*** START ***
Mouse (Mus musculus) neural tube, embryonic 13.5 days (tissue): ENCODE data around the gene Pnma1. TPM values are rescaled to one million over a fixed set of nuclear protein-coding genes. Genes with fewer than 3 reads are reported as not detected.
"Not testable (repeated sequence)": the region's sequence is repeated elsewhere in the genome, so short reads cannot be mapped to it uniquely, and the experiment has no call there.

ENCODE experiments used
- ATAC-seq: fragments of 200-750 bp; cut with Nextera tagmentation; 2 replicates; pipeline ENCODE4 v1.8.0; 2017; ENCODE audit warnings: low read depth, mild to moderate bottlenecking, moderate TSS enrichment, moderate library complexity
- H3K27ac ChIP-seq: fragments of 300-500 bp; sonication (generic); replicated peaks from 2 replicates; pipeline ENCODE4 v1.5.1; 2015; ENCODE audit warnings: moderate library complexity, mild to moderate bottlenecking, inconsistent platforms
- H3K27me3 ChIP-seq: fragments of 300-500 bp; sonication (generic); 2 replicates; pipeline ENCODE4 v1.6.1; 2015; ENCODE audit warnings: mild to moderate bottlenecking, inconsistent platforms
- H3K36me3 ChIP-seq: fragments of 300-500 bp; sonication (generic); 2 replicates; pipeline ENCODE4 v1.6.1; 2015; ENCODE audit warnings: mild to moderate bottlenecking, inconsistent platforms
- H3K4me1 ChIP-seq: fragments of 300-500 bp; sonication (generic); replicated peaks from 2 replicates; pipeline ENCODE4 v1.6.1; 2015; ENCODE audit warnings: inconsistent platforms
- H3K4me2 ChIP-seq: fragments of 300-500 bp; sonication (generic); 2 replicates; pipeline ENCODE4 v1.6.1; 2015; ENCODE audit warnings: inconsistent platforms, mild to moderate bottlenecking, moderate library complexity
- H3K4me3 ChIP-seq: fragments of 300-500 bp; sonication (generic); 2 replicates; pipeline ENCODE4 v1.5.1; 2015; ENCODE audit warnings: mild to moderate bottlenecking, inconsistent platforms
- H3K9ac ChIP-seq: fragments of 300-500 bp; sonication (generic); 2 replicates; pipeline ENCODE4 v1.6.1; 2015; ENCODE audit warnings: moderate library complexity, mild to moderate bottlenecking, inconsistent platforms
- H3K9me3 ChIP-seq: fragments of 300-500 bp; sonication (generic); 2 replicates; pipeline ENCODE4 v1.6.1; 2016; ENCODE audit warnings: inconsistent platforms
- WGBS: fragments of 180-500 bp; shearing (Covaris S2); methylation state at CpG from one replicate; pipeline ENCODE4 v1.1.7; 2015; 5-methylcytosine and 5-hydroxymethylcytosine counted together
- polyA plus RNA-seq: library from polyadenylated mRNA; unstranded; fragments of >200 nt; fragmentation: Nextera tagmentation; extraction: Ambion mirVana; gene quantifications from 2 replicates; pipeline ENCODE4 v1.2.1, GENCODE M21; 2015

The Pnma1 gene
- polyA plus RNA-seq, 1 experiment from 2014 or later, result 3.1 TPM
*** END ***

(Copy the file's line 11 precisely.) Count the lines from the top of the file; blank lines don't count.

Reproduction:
- H3K9ac ChIP-seq: fragments of 300-500 bp; sonication (generic); 2 replicates; pipeline ENCODE4 v1.6.1; 2015; ENCODE audit warnings: moderate library complexity, mild to moderate bottlenecking, inconsistent platforms